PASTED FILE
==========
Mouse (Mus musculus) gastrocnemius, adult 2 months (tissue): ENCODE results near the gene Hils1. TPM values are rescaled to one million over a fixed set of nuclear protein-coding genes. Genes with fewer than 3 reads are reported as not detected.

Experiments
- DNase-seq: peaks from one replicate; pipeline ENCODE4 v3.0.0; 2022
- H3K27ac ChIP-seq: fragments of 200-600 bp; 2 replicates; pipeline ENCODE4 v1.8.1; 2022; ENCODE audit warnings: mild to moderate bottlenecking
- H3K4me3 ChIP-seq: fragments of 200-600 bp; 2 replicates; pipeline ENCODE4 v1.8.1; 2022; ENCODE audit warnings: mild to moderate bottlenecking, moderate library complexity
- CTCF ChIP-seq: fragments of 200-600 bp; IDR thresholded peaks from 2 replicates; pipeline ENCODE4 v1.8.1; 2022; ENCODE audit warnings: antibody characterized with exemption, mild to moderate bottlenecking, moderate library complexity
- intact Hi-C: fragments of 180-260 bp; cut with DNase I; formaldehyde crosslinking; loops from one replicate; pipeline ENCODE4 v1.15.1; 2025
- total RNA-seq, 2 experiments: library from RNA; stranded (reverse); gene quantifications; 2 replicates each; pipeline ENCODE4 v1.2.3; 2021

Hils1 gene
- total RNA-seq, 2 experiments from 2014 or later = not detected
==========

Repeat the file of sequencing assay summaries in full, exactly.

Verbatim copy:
Mouse (Mus musculus) gastrocnemius, adult 2 months (tissue): ENCODE results near the gene Hils1. TPM values are rescaled to one million over a fixed set of nuclear protein-coding genes. Genes with fewer than 3 reads are reported as not detected.

Experiments
- DNase-seq: peaks from one replicate; pipeline ENCODE4 v3.0.0; 2022
- H3K27ac ChIP-seq: fragments of 200-600 bp; 2 replicates; pipeline ENCODE4 v1.8.1; 2022; ENCODE audit warnings: mild to moderate bottlenecking
- H3K4me3 ChIP-seq: fragments of 200-600 bp; 2 replicates; pipeline ENCODE4 v1.8.1; 2022; ENCODE audit warnings: mild to moderate bottlenecking, moderate library complexity
- CTCF ChIP-seq: fragments of 200-600 bp; IDR thresholded peaks from 2 replicates; pipeline ENCODE4 v1.8.1; 2022; ENCODE audit warnings: antibody characterized with exemption, mild to moderate bottlenecking, moderate library complexity
- intact Hi-C: fragments of 180-260 bp; cut with DNase I; formaldehyde crosslinking; loops from one replicate; pipeline ENCODE4 v1.15.1; 2025
- total RNA-seq, 2 experiments: library from RNA; stranded (reverse); gene quantifications; 2 replicates each; pipeline ENCODE4 v1.2.3; 2021

Hils1 gene
- total RNA-seq, 2 experiments from 2014 or later = not detected